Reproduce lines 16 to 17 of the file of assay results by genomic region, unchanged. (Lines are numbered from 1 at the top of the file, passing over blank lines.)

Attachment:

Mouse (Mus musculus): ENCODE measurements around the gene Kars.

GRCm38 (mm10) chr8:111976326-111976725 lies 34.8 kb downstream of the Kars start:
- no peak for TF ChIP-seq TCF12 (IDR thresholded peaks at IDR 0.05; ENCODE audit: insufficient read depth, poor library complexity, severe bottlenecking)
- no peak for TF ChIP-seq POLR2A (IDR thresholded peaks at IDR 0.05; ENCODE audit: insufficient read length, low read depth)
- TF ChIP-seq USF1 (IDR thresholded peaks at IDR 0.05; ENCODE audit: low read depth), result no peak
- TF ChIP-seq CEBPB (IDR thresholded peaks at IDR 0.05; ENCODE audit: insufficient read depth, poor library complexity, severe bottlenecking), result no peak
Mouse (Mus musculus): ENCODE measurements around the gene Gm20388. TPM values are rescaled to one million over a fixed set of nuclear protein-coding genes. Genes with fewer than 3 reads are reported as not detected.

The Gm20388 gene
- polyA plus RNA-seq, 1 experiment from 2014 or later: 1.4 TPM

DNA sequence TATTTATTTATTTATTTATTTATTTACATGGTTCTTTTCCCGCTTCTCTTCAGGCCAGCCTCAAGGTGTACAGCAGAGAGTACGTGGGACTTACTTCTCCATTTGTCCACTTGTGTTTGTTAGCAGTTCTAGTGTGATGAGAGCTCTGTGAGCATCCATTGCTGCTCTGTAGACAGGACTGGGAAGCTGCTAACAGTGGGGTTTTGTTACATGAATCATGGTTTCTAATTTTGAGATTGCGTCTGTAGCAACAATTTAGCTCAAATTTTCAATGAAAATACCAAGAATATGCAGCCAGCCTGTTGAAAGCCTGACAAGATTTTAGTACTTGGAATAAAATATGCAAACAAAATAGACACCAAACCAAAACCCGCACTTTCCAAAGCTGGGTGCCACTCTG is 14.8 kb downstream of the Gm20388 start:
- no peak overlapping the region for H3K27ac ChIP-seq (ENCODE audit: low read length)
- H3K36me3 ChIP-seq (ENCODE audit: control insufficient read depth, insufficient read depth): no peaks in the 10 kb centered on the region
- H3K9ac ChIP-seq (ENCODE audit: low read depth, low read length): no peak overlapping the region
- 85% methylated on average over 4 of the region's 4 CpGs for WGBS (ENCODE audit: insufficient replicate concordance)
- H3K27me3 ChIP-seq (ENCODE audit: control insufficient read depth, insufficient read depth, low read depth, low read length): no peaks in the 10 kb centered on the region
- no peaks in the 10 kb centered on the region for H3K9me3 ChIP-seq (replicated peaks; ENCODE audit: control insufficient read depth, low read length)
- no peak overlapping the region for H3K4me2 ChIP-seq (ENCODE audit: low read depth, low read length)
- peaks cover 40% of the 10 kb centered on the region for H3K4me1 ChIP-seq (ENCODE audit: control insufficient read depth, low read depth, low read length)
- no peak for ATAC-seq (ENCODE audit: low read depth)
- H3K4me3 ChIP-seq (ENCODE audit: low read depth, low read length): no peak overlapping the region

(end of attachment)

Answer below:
- no peaks in the 10 kb centered on the region for H3K9me3 ChIP-seq (replicated peaks; ENCODE audit: control insufficient read depth, low read length)
- no peak overlapping the region for H3K4me2 ChIP-seq (ENCODE audit: low read depth, low read length)